How to Decorate Your New Midwestern Home for Christmas

Anna just wrote a lovely post about her design principles for decorating her Midwestern house for Christmas. Well, I, too, now have a Midwestern home (Woooohooooo!), but my principles are pretty different from hers for a few reasons: 1) I've owned my home for less than a week, 2) I'm not actually living there yet, and 3) We're going to New York for Christmas through New Year's, so our time to enjoy our decorations is limited. Oddly enough, this was almost our exact scenario when we bought our house in New York two years ago, except we were going to Minnesota. Hopefully buying a house and moving every two years doesn't become a pattern, but if, heaven forbid, it did, I would know how to handle it. Decorating your very new home for Christmas comes down to two basic principles:

1) Get out decorations that are easy.

By easy, I mean things like tablecloths or the garlands your grandma just gave you or the little tree mom lets you borrow and has already mostly decorated. I was seriously debating getting out my nativities and wall hangings and everything else, because darn it, people keep posting really cute pictures of their Christmassy homes, but I've decided I just can't go there. I don't even know where my regular wall hangings and decorative items are going yet. A lot of them have already been unpacked in the course of unloading boxes, and I definitely do not feel like repacking ANYTHING right now. I'd rather have my house more ready to go after we come back from New York. So, easy decorations it is!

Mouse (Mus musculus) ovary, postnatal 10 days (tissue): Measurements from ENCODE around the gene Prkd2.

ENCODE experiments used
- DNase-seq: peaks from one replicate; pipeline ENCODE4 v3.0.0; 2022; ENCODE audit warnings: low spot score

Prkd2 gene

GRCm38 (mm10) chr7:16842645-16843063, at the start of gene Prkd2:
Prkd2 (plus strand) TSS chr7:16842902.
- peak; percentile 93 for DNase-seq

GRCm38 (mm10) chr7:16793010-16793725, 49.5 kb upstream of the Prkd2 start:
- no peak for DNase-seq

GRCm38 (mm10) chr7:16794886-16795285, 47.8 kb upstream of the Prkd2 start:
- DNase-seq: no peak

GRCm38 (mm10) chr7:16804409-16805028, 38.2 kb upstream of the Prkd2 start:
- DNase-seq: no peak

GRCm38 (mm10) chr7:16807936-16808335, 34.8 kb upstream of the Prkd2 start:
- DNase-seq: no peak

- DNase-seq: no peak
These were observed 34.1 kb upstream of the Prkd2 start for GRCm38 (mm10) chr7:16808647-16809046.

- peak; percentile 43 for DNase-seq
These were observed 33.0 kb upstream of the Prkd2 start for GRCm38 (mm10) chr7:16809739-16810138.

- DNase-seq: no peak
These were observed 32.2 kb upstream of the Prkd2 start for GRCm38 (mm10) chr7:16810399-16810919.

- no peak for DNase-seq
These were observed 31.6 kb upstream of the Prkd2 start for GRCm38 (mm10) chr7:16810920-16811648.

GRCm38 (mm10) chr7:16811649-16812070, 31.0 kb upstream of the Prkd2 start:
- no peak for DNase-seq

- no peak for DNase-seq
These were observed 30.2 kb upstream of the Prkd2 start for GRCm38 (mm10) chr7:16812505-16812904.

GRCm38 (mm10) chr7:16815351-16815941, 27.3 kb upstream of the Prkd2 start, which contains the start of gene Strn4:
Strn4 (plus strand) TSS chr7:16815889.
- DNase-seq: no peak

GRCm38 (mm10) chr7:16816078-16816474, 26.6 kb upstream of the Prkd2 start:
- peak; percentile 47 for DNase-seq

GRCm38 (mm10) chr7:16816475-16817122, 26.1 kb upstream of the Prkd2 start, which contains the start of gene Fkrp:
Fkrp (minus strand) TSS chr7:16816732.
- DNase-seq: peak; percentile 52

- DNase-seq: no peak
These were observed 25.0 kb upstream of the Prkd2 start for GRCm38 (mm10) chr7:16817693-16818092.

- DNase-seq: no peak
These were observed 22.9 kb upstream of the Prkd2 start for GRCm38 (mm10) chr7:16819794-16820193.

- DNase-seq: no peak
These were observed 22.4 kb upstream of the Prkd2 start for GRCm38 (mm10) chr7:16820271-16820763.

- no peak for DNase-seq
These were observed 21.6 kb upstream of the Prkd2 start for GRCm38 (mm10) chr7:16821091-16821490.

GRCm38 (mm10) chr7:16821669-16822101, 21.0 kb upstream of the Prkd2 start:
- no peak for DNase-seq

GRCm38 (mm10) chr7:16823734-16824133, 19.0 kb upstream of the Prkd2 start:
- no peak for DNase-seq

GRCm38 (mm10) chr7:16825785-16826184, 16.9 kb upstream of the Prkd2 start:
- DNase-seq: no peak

Garland from Grandma? Easy.

Garland from Grandma? Easy.

Tablecloth borrowed from my mom and runner (the latter made by my mother-in-law!)? Easy.

Tablecloth borrowed from my mom and runner (the latter made by my mother-in-law!)? Easy.

Random paper tree that was packed in my dining room boxes for some reason? Easy.

Random paper tree that was packed in my dining room boxes for some reason? Easy.

2) Accept that your decorations will coexist with the wreckage of a house being unpacked.

I'm an all-or-nothing girl, usually. If I can't complete something (which unfortunately usually means complete it perfectly), why bother at all? Not only is this unhealthy thinking in general, but if I follow it in the case of Christmas decorations, I would either 1) Kill myself to get everything unpacked and put away and then get all of my Christmas decorations up for about a week or 2) Have no decorations up at all and be severely lacking in Christmas spirit.

So, I am practicing good mental health by having incomplete decorations and a little bit of moving mess at the same time. I am ashamed by how much this state of affairs distresses me at times. But if there's anything I've learned through this moving process, it's that I need to be more okay when things aren't fully resolved or done or meeting my (unrealistic, perfectionistic) expectations. This situation is good practice. And, having a little Christmas cheer makes unpacking more fun.

Easy decorations (garland from my Grandma, tree from my Mom) coexisting with stuff I haven't figured out where to put yet.

Easy decorations (garland from my Grandma, tree from my Mom) coexisting with stuff I haven't figured out where to put yet.

Easy poinsettia combined with a table that will look a lot nicer once I find the tablecloth that goes with it.

Easy poinsettia combined with a table that will look a lot nicer once I find the tablecloth that goes with it.

To sum up: Keep it simple, keep your sanity. And God bless us, everyone.